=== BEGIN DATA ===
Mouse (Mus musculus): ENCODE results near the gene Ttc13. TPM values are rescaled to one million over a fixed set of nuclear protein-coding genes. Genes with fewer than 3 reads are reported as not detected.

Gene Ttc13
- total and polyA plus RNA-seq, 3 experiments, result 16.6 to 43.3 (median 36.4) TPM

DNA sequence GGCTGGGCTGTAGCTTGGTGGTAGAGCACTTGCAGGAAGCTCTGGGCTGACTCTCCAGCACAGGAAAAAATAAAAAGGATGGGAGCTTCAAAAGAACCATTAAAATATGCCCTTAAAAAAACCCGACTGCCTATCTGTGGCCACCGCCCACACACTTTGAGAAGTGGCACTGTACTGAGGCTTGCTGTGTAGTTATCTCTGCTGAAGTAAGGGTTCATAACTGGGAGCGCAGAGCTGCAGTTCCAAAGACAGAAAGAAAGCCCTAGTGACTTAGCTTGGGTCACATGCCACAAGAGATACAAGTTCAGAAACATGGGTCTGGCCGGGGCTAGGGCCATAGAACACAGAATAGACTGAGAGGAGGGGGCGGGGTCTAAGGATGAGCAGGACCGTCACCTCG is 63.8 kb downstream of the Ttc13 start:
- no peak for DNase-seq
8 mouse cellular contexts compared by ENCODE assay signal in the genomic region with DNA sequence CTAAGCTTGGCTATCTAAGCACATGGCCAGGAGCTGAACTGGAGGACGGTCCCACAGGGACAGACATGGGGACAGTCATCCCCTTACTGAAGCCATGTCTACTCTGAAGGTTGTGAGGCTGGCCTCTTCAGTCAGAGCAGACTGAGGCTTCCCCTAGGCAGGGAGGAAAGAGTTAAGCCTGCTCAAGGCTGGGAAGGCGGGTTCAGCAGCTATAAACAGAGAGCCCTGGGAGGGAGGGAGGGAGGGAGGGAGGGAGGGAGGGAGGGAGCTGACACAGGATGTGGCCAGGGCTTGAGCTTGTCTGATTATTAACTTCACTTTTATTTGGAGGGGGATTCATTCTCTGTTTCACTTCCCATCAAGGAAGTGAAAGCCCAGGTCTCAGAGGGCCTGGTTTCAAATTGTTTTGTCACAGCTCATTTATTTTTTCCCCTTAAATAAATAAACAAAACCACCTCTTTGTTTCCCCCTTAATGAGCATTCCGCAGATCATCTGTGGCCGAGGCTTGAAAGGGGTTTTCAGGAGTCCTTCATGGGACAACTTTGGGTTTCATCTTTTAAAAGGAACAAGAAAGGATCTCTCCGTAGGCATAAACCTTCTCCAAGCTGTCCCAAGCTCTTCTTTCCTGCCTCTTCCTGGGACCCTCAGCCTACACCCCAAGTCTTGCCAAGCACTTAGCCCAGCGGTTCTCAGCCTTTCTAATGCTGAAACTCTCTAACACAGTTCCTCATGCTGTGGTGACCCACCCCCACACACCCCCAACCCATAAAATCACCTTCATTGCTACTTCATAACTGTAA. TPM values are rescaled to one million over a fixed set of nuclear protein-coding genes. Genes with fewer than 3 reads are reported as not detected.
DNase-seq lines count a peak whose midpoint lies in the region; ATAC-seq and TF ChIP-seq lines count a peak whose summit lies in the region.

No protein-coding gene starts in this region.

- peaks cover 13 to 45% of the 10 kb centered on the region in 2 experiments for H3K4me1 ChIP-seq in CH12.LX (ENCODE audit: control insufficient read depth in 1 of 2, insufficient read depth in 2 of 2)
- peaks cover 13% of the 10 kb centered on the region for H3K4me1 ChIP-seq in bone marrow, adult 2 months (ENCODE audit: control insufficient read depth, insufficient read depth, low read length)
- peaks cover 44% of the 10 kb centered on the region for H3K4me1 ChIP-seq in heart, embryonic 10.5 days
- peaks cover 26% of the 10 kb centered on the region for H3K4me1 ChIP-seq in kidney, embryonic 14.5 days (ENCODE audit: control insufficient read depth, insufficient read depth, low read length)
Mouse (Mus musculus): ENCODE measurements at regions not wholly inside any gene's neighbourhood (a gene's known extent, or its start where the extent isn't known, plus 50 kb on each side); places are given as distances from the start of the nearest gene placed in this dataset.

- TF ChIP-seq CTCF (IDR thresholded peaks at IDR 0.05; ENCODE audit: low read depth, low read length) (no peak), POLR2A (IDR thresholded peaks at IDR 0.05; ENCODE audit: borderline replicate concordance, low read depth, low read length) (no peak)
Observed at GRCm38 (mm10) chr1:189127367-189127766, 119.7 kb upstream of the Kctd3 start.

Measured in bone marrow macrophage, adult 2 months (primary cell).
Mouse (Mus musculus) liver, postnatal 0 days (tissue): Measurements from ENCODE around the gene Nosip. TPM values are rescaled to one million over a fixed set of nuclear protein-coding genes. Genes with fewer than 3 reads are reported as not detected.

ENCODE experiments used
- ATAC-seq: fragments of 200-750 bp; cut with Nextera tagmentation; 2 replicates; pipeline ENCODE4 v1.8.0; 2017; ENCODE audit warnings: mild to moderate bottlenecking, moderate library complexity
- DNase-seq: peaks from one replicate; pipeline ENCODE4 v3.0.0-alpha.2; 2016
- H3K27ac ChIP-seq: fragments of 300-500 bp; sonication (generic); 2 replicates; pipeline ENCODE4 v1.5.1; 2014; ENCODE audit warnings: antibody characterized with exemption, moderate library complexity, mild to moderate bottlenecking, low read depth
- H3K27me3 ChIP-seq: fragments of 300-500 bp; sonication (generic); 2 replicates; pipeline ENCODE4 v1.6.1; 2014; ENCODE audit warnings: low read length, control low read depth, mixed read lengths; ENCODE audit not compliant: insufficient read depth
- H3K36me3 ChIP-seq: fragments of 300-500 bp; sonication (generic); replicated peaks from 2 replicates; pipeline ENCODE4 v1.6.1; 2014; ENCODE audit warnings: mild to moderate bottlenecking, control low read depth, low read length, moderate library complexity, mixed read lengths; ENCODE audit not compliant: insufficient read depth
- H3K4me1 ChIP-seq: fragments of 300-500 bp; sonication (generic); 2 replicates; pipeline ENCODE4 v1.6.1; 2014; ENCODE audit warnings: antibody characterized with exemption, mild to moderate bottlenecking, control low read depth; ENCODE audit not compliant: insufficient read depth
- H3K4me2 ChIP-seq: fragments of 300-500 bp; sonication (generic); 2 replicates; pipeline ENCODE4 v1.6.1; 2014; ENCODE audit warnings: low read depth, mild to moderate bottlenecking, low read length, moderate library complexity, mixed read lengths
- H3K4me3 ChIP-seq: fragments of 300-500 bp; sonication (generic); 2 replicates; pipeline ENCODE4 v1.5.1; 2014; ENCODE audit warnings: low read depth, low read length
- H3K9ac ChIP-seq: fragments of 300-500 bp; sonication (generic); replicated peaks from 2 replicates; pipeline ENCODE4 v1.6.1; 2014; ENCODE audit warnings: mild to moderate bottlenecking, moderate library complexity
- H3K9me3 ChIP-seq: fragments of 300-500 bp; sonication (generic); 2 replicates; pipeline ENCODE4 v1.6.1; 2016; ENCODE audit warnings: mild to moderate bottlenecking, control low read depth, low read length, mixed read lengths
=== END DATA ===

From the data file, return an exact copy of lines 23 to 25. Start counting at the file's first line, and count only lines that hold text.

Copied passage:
- H3K36me3 ChIP-seq: fragments of 300-500 bp; sonication (generic); replicated peaks from 2 replicates; pipeline ENCODE4 v1.6.1; 2014; ENCODE audit warnings: mild to moderate bottlenecking, control low read depth, low read length, moderate library complexity, mixed read lengths; ENCODE audit not compliant: insufficient read depth
- H3K4me1 ChIP-seq: fragments of 300-500 bp; sonication (generic); 2 replicates; pipeline ENCODE4 v1.6.1; 2014; ENCODE audit warnings: antibody characterized with exemption, mild to moderate bottlenecking, control low read depth; ENCODE audit not compliant: insufficient read depth
- H3K4me2 ChIP-seq: fragments of 300-500 bp; sonication (generic); 2 replicates; pipeline ENCODE4 v1.6.1; 2014; ENCODE audit warnings: low read depth, mild to moderate bottlenecking, low read length, moderate library complexity, mixed read lengths